Frazzled is a story that I wrote and illustrated about Abbie Wu, a kid who is always freaking out. Abbie is just starting middle school and has to navigate a whole new world with its 8th grade nemeses, corrupt cafeteria system, and lunch room politics.
Enter to win a copy of How to Be You: Stop Trying to Be Someone Else and Start Living Your Life, by LGBTQ internet icon and online anti-bully Jeffrey Marsh.
Giveaway begins July 29, 2016, at 12:01 A.M. PST and ends August 25, 2016, at 11:59
In Up in the Air, by Ann Marie Meyers, the story is laced with thought-provoking lessons that change Melody and her family in ways both hopeful and realistic while maintaining the brisk pacing of a fantasy adventure.
Kathleen Boucher has created a book dedicated to empower all children to dream big, share kindness, spread love and be happy. Using a conversational style that will have readers believing this book is just for them, she teaches children that they have the power to
This is a charming book in so many ways, and definitely fun for a family to enjoy together. It will appeal to readers ages 5 to 8, who like stories about Spanish culture, stories about sisters, and surprising revelations about parents.
The path to self-discovery is a difficult topic, and an arduous journey. As parents, it’s one we face in determining our role with regard to our children but it’s also one we’re confronted with when our children reach adolescence. As they grow and begin to pull away from us, we’re obliged to try and guide them on the right path. Looking back, as I often do when I write these posts, I remember how my parents tried to guide me and the many times that I didn’t listen. The urge to resist them was greater than the urge to do the right thing-it’s something I’m not too proud of but I recognize it’s a right of passage and I’ll likely see similar behavior from my own children. And yet, I still harbor the vain hope that my children will be different. That their adolescence will be less turbulent because my relationship with them is different, and more evolved than in the previous generation. Perhaps it’s just wishful thinking.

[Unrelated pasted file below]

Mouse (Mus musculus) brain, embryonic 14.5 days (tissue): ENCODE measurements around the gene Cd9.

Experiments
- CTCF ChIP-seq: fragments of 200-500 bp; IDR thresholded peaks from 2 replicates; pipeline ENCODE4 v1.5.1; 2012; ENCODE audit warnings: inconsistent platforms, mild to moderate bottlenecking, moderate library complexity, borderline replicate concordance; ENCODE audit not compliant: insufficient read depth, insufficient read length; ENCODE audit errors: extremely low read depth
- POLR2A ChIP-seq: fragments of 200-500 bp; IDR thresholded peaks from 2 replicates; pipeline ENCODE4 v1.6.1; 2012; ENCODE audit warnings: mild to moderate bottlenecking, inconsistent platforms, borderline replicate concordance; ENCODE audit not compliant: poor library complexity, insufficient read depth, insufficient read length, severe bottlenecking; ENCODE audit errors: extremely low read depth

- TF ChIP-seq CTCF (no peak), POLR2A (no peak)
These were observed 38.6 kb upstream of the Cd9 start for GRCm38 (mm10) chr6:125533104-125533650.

I recently received two books that tackle the topic of self-discovery from a Native American point of view. They are geared to older children and pre-teens and the lessons they impart are valuable and timeless.